For years researchers studying permafrost in the Arctic have seen a warming trend. Now scientists at the University of Alaska Fairbanks say it is happening even faster than expected.
Vladimir Romanovsky heads up the Permafrost Laboratory at the University of Alaska Fairbanks’ Geophysical Institute. Based on three decades of study he says the trend is more dramatic than previously thought.
“Even on the North Slope the summer thaw is increasing. We’re getting pretty close to that threshold of beginning of thawed permafrost.”
Romanovsky and his team, drew data from several models, as well as their own on-the-ground observations. They entered them into a special permafrost model. From that they developed two scenarios. One projects the consequences of modest reductions in global CO2 emissions. In that scenario the resulting thaw is largely confined to the North Slope’s Brook’s Range. The second scenario assumes today’s CO2 emission rates continue. In that case, more than half of the permafrost on the North Slope and Coastal Plain would be thawed by next century. Romanovsky says as ice-rich soils melt the thawing will be dramatic to ecosystems and infrastructure.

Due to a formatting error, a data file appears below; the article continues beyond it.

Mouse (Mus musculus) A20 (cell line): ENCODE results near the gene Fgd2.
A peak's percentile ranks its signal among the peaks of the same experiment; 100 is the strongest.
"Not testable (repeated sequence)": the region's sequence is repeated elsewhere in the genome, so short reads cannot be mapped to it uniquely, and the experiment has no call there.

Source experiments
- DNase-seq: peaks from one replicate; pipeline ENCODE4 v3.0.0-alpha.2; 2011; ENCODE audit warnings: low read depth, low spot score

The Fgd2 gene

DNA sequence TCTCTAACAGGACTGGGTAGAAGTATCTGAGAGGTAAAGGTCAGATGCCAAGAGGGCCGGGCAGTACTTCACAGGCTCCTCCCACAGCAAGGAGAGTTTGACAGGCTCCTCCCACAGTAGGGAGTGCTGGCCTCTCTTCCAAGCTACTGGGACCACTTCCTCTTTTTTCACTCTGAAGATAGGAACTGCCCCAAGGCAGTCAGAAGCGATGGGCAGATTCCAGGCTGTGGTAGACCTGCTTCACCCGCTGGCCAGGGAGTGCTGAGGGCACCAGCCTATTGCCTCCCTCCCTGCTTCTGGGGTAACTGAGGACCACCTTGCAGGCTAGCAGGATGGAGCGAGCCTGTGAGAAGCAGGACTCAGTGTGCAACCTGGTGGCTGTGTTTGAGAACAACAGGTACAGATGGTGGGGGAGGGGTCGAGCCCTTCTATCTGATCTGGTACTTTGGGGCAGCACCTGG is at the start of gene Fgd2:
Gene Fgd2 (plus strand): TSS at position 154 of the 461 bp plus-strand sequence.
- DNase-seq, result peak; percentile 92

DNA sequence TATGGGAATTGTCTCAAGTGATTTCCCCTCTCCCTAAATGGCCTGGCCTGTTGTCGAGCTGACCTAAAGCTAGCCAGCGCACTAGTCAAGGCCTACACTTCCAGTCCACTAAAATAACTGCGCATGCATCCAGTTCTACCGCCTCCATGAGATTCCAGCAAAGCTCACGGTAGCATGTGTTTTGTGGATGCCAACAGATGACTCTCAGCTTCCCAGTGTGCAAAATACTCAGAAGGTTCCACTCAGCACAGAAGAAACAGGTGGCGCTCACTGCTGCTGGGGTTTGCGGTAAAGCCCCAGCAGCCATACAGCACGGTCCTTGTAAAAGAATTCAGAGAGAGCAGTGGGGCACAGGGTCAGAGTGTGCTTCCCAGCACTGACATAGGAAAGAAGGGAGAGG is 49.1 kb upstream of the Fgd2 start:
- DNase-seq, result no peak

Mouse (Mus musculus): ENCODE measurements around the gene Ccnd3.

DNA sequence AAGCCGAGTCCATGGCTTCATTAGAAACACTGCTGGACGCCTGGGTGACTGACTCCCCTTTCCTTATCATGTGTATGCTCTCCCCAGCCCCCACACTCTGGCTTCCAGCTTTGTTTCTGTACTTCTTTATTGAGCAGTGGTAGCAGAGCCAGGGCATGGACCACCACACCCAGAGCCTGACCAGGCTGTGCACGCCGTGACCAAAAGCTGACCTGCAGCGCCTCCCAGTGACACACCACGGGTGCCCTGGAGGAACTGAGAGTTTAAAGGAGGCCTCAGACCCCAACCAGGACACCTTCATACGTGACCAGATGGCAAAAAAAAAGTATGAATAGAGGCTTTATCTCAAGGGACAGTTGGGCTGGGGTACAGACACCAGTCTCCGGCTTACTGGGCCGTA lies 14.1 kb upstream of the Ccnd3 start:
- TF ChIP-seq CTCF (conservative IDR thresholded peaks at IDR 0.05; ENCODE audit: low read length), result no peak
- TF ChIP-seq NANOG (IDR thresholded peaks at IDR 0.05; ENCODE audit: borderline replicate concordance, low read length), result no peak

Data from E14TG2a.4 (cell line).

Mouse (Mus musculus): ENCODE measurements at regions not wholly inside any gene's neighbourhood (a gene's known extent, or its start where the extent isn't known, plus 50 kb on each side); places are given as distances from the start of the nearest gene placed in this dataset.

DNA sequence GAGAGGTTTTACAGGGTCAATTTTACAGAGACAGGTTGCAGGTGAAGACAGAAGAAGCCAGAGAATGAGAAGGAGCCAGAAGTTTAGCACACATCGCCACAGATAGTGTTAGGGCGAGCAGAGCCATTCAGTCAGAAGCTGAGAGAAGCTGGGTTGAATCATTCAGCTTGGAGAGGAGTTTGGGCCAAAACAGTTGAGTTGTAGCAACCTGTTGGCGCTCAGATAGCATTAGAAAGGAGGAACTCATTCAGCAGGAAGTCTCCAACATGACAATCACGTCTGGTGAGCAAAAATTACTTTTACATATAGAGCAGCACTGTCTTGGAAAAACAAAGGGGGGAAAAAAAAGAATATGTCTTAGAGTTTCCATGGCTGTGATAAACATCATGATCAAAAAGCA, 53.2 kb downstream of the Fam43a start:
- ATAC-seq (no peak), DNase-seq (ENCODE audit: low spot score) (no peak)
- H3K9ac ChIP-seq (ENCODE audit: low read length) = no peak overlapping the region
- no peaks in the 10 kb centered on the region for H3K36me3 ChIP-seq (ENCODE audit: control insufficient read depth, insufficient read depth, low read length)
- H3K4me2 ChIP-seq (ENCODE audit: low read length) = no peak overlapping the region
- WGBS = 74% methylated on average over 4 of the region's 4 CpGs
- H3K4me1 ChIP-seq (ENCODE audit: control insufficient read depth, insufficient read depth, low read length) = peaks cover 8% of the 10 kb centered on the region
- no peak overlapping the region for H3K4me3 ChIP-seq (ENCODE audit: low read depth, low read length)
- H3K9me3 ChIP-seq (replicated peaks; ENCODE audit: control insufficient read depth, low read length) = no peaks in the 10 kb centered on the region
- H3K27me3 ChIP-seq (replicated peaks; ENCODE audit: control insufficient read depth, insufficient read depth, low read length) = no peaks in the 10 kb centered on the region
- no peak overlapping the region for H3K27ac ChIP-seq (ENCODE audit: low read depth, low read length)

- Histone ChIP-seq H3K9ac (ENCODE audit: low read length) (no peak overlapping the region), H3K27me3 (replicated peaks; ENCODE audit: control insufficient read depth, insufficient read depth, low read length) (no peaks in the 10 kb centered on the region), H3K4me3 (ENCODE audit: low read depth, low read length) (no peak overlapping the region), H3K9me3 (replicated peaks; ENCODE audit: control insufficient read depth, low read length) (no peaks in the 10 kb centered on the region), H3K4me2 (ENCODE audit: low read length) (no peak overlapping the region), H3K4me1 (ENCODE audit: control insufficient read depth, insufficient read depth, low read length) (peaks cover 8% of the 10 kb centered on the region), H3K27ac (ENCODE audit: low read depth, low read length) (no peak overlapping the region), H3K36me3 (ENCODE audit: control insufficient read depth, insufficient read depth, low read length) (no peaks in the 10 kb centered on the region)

“At one place you can have like half-meter settlement and another, just a few meters from that, almost none. And that’s the most dangerous for infrastructure because the surfaces become very uneven.”
Romanovsky’s findings were reported this week at the fall meeting of the American Geophysical Union.